The Hattie Weber Museum of Davis greeted 3,476 visitors in fiscal year 2011-12, almost 1,000 more than the previous year, according to a recent annual report to the Davis City Council. A single-day record of 161 was set on Pig Day last March, the museum reported.
Visitors who signed the guest book (not all do) came from 60 California cities other than Davis, 28 states other than California, the District of Columbia and 14 countries other than the United States. They came from Mexico, China, Taiwan, Korea, India, Slovenia, Thailand, Brazil, Israel, Japan, England, France, Canada and Italy.
In addition to the permanent exhibits on the Davis family, the railroad, and UC Davis and Davis libraries, visitors viewed exhibits on Davis industries, brick honorees in the Rose Garden Patio, early office machines, the Works Public Administration in Davis, antique family Bibles, Christmas in Davis in 1898, Martin Luther King, Davis in the 1930s, antique valentines, suffrage movements in Davis and Woodland, Davis growth from 1870 to 1940, Bud Henle and his family, Davis city elections and 1948 attire from a Chiles family wedding.
Children were welcomed with Halloween treats and games, goodie bags at Christmas and Easter eggs. School groups and Scouts were given special tours. Young visitors also played with the museum’s antique toy reproductions.
Celebrations included the patio bricks dedication, a book-signing by the authors of a book about Woodland, Pig Day, Jim Becket’s 83rd birthday and his elevation to director emeritus, and the 20th anniversary of the opening of the museum.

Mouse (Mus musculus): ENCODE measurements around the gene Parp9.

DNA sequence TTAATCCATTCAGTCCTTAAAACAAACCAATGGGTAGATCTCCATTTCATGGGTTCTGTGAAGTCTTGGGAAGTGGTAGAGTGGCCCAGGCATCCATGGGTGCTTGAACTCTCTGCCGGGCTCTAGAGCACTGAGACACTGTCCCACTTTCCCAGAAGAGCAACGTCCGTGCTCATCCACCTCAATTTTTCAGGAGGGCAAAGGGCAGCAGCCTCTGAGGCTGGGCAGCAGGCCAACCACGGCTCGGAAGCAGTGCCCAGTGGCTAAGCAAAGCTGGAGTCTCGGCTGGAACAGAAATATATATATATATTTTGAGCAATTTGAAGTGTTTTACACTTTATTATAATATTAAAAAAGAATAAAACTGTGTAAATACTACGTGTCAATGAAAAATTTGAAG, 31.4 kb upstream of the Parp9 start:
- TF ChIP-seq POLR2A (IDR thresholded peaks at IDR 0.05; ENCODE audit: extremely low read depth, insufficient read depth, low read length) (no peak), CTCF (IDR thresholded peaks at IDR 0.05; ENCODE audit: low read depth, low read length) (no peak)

Outside the museum, Gerri Adler and Dennis Dingemans gave tours of historic downtown Davis and the volunteers hosted booths at Celebrate Davis! and the Gibson House Spring Fling.
The museum is run entirely by volunteers, led by Dingemans, assistant director Adrian Gabriel and director emeritus Becket. Stella Dingers is the collection manager, Mary Lee Thomson is the exhibit coordinator, Roberta Stevenson is the senior docent, Merrilee Dupree is the researcher, and Mary Ann Harrison, Margaret Hill, Lorna Robier and Barbara King help with special events.
Volunteers are always welcome and there is plenty to do with collection management, publicity, financial record-keeping, exhibit construction and visitor greeting. No special knowledge is required.
Located at 445 C St. in the northeast corner of Central Park, the Hattie Weber Museum is open from 10 a.m. to 4 p.m. Wednesdays and Saturdays. Admission is free but donations are accepted with gratitude.